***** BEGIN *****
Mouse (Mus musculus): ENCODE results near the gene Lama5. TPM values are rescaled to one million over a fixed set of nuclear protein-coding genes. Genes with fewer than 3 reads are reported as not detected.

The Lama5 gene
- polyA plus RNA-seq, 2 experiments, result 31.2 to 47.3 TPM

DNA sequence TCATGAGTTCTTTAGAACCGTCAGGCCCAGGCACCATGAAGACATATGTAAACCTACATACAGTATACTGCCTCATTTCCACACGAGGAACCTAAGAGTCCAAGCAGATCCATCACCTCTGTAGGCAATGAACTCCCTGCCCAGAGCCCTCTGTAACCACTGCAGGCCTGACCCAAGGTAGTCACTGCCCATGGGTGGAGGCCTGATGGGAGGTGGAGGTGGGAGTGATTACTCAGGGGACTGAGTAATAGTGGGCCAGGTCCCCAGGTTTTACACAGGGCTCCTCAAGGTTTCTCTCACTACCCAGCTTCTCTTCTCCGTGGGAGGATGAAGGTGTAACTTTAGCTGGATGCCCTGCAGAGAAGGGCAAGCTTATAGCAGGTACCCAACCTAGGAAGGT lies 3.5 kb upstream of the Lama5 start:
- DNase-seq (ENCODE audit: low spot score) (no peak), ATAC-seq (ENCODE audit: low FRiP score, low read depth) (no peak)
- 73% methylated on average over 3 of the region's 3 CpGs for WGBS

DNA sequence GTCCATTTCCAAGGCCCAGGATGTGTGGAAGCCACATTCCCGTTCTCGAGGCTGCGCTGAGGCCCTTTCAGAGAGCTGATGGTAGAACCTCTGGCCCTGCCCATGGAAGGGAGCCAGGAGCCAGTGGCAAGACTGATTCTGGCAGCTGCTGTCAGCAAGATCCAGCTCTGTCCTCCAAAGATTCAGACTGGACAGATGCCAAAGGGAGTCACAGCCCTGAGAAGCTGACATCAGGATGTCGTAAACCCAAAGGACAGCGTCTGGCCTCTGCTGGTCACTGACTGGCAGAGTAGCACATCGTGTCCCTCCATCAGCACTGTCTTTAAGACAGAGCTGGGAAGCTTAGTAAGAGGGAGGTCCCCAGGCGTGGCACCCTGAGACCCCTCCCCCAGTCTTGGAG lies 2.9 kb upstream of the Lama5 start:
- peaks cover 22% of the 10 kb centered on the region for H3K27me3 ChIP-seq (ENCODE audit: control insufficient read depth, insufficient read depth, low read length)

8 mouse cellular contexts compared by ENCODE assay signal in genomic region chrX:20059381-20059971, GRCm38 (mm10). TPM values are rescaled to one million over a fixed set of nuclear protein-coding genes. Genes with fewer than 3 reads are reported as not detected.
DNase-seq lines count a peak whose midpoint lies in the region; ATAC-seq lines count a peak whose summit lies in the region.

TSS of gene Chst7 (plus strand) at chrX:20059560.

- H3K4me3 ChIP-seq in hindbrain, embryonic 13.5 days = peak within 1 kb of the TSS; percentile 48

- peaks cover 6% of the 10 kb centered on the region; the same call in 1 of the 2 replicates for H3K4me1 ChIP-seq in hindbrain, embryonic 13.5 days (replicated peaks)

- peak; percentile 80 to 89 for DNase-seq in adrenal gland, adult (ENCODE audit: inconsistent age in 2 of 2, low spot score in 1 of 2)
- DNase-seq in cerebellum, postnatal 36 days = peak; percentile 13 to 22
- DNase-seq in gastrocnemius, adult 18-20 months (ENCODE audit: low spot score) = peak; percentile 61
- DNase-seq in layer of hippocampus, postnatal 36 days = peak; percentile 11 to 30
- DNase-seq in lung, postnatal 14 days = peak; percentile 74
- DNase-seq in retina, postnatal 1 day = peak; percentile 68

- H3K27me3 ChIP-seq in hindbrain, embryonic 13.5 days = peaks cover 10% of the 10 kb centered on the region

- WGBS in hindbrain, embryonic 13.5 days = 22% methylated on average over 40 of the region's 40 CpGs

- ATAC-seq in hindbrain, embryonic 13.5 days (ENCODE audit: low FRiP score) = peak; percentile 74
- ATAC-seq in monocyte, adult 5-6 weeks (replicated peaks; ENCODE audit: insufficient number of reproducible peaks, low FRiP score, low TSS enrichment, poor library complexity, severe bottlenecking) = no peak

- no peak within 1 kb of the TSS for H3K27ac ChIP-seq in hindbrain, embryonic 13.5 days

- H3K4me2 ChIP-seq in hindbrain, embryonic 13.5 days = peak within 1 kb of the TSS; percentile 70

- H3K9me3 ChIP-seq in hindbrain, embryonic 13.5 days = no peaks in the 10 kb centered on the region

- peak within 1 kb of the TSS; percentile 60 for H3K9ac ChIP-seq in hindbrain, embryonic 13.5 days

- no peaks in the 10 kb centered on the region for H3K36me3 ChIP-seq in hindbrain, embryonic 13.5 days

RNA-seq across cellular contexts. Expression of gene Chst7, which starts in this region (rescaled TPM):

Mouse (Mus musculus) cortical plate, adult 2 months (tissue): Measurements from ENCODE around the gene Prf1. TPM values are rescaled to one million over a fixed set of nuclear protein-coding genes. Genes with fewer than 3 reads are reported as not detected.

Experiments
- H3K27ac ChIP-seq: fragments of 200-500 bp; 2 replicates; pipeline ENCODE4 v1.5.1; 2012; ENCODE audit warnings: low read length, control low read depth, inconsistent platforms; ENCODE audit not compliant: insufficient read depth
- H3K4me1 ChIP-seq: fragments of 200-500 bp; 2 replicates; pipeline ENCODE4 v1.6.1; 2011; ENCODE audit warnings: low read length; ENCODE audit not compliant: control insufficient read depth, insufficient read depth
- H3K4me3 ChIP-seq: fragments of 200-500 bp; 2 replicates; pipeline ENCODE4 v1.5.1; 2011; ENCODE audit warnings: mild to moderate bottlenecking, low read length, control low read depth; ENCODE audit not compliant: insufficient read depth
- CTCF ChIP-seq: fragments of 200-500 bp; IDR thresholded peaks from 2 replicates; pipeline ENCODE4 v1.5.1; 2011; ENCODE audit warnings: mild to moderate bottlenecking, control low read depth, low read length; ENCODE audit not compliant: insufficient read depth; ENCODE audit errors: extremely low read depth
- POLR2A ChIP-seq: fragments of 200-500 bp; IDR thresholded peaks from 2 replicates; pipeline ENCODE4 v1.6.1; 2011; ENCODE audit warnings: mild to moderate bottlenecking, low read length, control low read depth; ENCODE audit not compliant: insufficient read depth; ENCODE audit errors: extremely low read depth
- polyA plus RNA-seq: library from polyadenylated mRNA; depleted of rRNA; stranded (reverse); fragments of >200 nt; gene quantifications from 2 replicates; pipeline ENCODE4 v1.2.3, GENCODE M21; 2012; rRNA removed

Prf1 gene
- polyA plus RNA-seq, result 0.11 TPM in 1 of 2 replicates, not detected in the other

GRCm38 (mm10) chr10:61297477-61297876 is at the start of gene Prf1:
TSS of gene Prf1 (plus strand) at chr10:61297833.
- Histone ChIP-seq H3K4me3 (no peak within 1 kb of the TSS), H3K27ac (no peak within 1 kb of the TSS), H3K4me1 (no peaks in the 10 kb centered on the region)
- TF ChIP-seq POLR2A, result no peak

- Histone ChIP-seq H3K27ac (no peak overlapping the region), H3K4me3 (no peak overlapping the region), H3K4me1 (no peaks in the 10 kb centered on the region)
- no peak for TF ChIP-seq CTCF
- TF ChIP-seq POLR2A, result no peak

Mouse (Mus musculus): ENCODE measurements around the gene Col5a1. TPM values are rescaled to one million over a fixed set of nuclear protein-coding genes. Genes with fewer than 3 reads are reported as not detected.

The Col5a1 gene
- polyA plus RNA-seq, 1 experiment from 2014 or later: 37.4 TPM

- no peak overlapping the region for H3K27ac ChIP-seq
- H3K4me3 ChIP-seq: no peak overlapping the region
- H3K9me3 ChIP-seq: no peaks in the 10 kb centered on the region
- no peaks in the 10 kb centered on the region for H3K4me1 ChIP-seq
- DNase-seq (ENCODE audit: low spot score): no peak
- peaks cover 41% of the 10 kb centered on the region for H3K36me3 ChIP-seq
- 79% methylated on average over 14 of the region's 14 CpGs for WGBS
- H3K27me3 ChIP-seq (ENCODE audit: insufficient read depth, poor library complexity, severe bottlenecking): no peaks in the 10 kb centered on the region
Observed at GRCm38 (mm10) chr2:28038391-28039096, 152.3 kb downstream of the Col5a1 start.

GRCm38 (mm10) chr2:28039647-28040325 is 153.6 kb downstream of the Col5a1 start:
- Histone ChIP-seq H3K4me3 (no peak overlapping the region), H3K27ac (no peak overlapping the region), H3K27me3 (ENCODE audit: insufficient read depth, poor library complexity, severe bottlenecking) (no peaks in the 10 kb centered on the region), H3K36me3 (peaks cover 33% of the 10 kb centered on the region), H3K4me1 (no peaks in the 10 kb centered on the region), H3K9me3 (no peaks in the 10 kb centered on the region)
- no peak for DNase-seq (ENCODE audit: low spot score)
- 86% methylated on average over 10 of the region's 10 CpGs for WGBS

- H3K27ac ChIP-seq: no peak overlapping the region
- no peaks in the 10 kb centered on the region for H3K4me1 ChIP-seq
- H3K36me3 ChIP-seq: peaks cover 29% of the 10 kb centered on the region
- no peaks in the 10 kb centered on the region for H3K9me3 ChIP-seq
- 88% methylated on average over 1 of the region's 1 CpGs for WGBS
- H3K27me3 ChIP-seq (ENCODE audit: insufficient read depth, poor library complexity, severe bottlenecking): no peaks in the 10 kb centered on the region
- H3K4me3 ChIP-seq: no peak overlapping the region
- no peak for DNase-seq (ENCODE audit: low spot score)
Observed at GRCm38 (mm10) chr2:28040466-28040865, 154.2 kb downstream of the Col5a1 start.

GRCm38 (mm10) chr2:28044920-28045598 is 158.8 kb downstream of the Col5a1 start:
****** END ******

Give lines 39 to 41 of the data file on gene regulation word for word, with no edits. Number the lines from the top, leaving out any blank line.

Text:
- polyA plus RNA-seq, result 0.11 TPM in 1 of 2 replicates, not detected in the other

GRCm38 (mm10) chr10:61297477-61297876 is at the start of gene Prf1:
TSS of gene Prf1 (plus strand) at chr10:61297833.